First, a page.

Five trends for fund investors to watch in 2022

There is no crystal ball for investment, but these trends could help fund investors prepare for what comes next.

French philosopher Simone Weil once said the future is made of the same stuff as the present. So I’m going to abstain from any 2022 futurology and will instead pose five questions most private investors would be well served to ponder as we go into the new year. 

From tech to VCTs

Do US technology growth stocks have much further to run? The average price/earnings (p/e) ratio of the FAANGs (Facebook, Apple, Amazon, Netflix and Google) is over 40. They may be overvalued by traditional metrics, but the continued flow of money into them shows investors don’t care. 

If the secular drivers pushing these types of shares higher stay in place, it has implications for UK venture capital trusts (VCTs). These tax-efficient venture funds are not the same as the US tech giants. They have their own unique selling points. However, if tech trends remain strong, I think UK investors will put even more money into the next round of VCTs. Most of the experts I’ve spoken to in the field believe the first quarter of 2021 will be a bumper year. 

Conversely, if you think the US initial public offering (IPO) pipeline will shut and tech stocks will tank, now is probably not a great time to be backing VCTs.  

Consider alternatives

Are you ready to take the plunge into alternatives? There has been an explosion of alternative funds listing on the UK market, ranging from renewables and infrastructure funds to music royalty funds and shipping funds. There are also veteran private equity funds such as HgCapital, Harbourvest, and Oakley Capital. Institutions and wealth advisers remain dominant on their share registers, but their managers have reported increasing interest from private investors. The consensus among most institutions is that anything between 10% and 40% of their portfolios can be exposed to alternatives, and private equity specifically. By contrast I would suspect most private investors have less than 5% exposure to private equity in their portfolios.

Time for the UK to shine

UK-focused funds had a decent 2021, but will they do better in 2022? The average UK-focused fund returned 18% compared to 12.5% for global equity funds in 2021, according to Numis. UK all-companies funds returned 16.6%, and UK smaller-cap funds 21%. But, over the last five years, global equity funds have delivered a 102% total share price return while UK funds have produced returns of 54%. Most strategists believe the UK equity market is undervalued and UK equities are certainly under-owned by most large institutions.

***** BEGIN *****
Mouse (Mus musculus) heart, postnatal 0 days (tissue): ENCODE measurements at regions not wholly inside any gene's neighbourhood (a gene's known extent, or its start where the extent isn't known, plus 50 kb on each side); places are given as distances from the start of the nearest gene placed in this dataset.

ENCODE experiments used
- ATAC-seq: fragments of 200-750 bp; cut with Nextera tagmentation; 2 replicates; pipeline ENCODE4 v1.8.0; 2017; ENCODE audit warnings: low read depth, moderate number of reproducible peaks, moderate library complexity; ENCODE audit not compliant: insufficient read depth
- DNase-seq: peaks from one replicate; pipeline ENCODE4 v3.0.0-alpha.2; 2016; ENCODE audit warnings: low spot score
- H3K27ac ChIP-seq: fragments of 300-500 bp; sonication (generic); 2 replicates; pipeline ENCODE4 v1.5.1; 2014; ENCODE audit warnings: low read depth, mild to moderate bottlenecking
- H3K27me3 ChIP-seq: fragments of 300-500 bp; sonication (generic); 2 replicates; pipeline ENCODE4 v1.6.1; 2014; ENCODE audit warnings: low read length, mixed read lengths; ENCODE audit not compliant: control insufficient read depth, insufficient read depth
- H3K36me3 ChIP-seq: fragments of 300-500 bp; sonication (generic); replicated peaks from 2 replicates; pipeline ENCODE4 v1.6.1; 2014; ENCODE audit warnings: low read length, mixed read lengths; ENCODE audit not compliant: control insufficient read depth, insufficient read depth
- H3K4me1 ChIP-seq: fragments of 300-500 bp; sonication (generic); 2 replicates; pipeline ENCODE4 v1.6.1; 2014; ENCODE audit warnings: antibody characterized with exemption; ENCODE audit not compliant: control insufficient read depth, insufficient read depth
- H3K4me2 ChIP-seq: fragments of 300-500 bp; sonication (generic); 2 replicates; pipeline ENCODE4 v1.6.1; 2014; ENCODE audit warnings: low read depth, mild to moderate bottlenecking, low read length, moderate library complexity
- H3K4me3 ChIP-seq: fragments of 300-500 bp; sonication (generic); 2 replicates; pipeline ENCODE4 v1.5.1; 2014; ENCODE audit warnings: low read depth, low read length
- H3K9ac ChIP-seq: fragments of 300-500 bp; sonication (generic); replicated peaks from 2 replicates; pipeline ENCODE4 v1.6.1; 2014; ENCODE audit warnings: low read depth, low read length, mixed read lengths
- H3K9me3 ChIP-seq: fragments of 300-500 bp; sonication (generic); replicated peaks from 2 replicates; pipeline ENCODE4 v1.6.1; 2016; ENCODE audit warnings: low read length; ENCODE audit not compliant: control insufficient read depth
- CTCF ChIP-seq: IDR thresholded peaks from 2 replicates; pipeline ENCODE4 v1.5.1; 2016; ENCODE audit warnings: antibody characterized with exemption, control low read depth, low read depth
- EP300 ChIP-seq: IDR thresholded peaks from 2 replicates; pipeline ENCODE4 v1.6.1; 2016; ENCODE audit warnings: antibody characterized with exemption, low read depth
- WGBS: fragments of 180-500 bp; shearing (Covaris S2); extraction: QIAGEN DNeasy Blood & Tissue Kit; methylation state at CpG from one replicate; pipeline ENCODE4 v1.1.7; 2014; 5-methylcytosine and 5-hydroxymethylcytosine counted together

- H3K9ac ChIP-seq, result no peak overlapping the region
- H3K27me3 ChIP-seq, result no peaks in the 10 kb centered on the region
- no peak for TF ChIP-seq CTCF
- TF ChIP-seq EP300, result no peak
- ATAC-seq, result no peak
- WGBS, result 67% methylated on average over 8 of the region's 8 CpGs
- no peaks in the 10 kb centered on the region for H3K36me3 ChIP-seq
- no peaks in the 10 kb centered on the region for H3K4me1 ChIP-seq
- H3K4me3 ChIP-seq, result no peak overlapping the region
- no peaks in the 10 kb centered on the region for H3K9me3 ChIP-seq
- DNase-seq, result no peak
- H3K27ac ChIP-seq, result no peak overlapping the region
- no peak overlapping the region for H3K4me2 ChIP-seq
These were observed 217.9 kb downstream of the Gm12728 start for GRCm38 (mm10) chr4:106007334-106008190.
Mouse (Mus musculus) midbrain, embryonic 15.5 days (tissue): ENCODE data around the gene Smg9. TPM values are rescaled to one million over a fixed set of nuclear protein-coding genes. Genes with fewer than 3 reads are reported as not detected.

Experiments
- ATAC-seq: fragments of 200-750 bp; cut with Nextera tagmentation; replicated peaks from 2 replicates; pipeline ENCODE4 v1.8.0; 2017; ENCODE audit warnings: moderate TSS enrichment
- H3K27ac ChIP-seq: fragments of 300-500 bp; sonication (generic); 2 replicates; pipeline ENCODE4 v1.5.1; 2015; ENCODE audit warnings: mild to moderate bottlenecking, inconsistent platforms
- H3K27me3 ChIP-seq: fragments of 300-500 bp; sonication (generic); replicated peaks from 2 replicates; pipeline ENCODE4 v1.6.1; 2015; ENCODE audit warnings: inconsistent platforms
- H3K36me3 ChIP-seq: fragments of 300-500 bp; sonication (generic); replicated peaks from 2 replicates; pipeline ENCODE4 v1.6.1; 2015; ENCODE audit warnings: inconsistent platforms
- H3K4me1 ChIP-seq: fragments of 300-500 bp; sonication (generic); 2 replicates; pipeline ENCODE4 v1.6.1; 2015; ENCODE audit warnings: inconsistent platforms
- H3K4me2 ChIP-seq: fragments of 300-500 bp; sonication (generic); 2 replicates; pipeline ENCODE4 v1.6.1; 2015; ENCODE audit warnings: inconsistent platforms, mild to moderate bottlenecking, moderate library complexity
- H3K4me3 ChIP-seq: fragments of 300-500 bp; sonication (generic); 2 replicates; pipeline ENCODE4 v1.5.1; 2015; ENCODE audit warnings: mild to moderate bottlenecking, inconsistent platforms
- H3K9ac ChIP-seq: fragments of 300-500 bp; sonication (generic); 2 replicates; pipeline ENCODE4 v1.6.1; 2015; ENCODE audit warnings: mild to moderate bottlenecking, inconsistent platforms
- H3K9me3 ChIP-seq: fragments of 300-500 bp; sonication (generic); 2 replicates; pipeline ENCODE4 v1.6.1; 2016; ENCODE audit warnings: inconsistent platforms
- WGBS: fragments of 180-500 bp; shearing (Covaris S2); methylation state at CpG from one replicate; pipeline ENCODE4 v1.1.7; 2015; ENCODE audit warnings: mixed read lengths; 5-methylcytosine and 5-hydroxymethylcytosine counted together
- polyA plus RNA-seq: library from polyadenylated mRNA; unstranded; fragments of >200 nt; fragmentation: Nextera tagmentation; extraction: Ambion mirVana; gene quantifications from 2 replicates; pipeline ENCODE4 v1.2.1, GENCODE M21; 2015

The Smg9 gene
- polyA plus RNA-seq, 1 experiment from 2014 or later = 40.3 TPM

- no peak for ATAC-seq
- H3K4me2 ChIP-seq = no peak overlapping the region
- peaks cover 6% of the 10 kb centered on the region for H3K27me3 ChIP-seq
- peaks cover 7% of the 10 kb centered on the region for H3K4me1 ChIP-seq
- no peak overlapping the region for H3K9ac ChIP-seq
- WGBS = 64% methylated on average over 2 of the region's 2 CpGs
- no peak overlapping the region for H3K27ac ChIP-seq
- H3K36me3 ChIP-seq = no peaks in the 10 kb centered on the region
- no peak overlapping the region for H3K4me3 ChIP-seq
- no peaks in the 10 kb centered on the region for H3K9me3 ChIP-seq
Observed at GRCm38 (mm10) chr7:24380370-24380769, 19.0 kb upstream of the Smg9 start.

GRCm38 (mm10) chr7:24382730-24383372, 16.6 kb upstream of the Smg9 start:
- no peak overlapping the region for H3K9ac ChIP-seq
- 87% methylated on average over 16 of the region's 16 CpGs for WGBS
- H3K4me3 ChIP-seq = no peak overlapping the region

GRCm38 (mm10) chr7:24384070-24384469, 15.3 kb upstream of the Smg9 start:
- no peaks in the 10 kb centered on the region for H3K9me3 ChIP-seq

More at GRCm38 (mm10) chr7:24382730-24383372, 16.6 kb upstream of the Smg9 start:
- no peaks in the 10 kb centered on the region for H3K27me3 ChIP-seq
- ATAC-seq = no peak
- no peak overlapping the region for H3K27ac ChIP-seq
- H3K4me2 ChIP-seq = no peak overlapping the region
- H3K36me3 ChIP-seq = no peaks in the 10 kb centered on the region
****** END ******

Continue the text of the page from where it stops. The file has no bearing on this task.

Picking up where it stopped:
ETFs go active

Will you consider an actively managed exchange traded fund (ETF)? ETFs are largely thought of as passive investment vehicles that track an index and that certainly used to be the case. However, the growth of thematic funds has paved the way for more concentrated portfolios of stocks – sometimes comprising no more than 30 to 50 shares – whose indices tend to be actively constructed. The next step was to get an active manager to run the portfolio. A few active ETFs have emerged in the UK and Europe, but I expect an increase in issuance in 2022. They are already a big thing in the US: roughly two thirds of all the ETFs launched in 2021 were actively managed. 

Getting into crypto

My last question pertains to the most alternative asset class out there: cryptocurrencies or digital money. How will UK private investors choose to build their exposure to these investments? Many are interested but don’t know how. Do they hold the currencies directly or in a diversified fund, or invest instead in the new digital infrastructure behind them? I believe it won’t be long before someone launches an investment trust or active ETF that invests in and across currencies and the decentralised finance system behind them.

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